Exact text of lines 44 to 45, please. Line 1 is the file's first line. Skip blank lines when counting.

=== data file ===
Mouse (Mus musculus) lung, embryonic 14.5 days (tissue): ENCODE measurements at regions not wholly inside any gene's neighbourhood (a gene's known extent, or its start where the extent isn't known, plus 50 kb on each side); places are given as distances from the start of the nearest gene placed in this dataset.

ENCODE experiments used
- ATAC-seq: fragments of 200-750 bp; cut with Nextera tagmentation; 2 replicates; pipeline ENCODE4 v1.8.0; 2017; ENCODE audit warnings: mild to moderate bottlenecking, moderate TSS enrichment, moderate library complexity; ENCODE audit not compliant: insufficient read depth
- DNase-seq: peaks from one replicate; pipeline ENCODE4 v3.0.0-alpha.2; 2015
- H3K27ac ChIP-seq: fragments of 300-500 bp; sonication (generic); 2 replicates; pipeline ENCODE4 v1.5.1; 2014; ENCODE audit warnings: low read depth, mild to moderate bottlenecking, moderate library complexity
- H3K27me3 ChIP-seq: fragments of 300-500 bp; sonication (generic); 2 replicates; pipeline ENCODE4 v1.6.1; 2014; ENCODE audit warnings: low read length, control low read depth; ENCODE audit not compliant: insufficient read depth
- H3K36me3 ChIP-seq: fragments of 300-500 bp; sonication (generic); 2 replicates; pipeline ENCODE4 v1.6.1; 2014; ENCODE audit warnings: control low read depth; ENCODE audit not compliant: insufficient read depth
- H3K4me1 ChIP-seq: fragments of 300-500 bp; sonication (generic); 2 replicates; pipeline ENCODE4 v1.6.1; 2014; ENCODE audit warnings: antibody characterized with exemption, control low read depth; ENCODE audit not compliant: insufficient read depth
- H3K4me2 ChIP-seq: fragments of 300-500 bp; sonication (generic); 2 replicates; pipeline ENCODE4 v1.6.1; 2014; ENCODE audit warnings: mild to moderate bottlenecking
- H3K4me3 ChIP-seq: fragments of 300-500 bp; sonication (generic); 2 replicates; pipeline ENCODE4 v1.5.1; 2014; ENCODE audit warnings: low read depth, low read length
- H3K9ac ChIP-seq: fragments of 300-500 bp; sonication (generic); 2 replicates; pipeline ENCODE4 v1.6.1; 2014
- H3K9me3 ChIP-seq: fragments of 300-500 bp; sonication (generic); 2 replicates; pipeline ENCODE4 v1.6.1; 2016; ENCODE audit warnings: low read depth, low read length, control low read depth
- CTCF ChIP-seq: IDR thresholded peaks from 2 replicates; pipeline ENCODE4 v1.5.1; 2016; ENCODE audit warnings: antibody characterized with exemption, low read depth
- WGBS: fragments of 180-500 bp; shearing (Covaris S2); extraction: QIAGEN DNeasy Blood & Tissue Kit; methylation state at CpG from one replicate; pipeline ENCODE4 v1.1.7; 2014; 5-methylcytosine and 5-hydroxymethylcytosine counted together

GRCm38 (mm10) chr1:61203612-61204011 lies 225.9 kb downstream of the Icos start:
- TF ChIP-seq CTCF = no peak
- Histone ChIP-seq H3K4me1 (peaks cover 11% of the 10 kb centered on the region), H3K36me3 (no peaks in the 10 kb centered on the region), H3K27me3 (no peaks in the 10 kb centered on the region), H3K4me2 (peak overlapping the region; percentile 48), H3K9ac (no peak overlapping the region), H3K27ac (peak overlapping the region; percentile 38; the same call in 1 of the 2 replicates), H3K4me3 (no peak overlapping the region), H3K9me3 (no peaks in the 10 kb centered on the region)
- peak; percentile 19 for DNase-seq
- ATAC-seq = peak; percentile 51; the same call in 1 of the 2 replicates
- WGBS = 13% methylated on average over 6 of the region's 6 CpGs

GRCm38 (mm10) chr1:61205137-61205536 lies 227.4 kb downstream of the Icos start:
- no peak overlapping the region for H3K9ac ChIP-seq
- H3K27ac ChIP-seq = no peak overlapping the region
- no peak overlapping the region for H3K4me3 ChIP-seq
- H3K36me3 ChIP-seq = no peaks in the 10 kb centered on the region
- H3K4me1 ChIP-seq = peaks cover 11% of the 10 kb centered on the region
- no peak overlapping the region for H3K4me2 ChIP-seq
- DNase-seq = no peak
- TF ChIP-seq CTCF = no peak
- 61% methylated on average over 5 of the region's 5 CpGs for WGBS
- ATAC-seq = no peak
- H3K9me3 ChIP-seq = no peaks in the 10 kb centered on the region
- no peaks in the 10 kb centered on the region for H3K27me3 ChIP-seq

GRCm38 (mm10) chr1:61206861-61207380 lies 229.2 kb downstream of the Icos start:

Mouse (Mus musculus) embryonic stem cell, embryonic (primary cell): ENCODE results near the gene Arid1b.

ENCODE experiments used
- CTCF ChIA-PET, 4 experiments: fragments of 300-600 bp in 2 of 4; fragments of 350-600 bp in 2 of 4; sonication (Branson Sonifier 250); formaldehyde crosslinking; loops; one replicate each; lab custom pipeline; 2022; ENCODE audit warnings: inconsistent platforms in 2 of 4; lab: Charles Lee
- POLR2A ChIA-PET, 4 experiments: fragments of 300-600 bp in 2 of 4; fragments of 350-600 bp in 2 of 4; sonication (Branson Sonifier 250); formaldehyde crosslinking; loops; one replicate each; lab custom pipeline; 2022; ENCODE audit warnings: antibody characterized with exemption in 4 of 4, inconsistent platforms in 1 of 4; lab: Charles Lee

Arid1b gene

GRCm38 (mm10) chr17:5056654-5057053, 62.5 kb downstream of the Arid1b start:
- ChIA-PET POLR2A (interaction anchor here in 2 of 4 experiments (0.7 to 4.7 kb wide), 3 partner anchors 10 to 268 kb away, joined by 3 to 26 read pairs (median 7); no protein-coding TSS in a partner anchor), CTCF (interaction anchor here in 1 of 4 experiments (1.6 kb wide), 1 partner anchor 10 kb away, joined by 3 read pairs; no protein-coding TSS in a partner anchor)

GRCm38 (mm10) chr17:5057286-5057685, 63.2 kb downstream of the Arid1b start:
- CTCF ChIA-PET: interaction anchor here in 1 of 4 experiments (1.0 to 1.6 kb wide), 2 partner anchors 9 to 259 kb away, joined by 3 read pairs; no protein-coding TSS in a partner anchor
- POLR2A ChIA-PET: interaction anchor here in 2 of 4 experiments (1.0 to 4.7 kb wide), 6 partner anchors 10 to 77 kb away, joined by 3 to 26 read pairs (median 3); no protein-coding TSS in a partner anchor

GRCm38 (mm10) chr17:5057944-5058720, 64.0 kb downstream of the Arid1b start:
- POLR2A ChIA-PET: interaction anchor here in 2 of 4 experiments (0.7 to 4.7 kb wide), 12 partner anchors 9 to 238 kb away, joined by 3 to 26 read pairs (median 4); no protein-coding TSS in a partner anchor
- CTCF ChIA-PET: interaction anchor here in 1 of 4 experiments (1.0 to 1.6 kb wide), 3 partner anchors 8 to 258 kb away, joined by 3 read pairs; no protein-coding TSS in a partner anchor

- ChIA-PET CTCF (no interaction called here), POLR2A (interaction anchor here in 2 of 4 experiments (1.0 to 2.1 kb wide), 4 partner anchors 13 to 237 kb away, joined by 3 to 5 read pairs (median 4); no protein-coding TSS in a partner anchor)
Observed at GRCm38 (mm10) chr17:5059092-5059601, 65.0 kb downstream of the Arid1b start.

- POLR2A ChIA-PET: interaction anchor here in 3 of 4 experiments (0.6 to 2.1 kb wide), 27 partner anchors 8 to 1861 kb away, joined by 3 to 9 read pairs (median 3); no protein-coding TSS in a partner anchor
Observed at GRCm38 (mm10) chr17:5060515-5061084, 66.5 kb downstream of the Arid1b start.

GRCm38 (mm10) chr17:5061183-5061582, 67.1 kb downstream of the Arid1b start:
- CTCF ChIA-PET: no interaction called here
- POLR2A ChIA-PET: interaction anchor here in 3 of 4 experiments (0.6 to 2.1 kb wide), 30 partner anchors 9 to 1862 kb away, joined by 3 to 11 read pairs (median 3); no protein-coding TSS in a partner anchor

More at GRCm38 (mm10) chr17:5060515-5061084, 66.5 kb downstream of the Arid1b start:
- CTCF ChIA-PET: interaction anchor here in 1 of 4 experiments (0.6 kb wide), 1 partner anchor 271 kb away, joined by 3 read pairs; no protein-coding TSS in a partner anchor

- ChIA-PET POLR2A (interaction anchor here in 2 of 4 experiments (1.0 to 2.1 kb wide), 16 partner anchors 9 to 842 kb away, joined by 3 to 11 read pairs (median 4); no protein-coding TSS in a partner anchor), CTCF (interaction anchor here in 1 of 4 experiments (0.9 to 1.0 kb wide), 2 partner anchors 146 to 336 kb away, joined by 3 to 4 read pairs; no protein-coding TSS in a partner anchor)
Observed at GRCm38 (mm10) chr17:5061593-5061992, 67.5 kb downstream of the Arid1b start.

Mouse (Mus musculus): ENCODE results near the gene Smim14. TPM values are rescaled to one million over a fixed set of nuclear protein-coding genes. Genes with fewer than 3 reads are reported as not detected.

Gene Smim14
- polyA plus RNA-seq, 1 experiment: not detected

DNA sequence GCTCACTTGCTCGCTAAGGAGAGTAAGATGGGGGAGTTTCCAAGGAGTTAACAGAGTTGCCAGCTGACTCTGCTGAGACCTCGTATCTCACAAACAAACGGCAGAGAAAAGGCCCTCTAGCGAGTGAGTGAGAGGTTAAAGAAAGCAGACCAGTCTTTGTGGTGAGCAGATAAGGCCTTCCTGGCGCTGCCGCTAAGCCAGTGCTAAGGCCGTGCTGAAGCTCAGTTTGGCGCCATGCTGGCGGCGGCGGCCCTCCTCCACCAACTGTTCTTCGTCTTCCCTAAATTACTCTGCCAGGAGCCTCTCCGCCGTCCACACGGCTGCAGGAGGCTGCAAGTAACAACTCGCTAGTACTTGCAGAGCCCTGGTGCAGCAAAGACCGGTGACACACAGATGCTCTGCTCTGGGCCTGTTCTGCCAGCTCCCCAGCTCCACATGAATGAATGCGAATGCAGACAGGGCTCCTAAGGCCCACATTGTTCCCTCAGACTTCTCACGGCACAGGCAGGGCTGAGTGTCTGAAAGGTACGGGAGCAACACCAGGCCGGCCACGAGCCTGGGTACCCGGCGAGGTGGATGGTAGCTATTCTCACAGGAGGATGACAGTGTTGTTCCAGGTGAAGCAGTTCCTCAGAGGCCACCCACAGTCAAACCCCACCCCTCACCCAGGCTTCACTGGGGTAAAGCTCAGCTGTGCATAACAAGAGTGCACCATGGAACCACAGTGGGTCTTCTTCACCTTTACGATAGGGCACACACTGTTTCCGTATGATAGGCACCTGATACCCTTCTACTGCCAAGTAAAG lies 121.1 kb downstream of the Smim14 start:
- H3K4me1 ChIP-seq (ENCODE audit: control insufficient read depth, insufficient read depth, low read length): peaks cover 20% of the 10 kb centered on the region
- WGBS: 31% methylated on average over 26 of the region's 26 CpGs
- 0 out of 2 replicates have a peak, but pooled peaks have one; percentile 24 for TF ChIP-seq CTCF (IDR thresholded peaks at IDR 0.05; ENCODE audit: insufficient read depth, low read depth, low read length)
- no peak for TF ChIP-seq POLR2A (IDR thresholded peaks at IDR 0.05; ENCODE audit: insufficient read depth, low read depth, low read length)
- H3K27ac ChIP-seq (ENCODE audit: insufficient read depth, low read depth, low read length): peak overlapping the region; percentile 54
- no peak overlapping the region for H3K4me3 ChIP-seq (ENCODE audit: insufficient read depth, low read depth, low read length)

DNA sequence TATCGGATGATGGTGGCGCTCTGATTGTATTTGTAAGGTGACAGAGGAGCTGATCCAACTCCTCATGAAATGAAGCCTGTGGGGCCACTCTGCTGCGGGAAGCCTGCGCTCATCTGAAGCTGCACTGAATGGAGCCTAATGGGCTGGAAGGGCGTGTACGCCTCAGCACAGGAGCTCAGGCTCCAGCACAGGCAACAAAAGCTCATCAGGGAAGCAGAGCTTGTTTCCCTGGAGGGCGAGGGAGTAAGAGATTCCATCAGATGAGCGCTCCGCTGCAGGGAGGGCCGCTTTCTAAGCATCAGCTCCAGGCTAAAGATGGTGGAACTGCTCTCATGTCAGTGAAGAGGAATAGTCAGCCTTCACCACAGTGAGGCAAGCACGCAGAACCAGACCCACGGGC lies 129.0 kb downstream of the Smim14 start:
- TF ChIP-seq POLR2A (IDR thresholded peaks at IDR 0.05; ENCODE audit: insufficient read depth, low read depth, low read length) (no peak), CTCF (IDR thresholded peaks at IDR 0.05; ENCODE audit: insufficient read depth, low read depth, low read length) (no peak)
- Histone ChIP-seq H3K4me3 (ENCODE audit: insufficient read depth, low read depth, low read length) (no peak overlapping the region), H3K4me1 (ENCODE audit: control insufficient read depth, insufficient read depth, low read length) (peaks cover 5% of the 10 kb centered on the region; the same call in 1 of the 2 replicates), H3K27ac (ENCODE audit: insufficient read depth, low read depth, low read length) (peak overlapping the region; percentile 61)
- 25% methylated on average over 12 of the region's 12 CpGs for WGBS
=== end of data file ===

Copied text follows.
- POLR2A ChIA-PET: interaction anchor here in 2 of 4 experiments (1.0 to 4.7 kb wide), 6 partner anchors 10 to 77 kb away, joined by 3 to 26 read pairs (median 3); no protein-coding TSS in a partner anchor

GRCm38 (mm10) chr17:5057944-5058720, 64.0 kb downstream of the Arid1b start: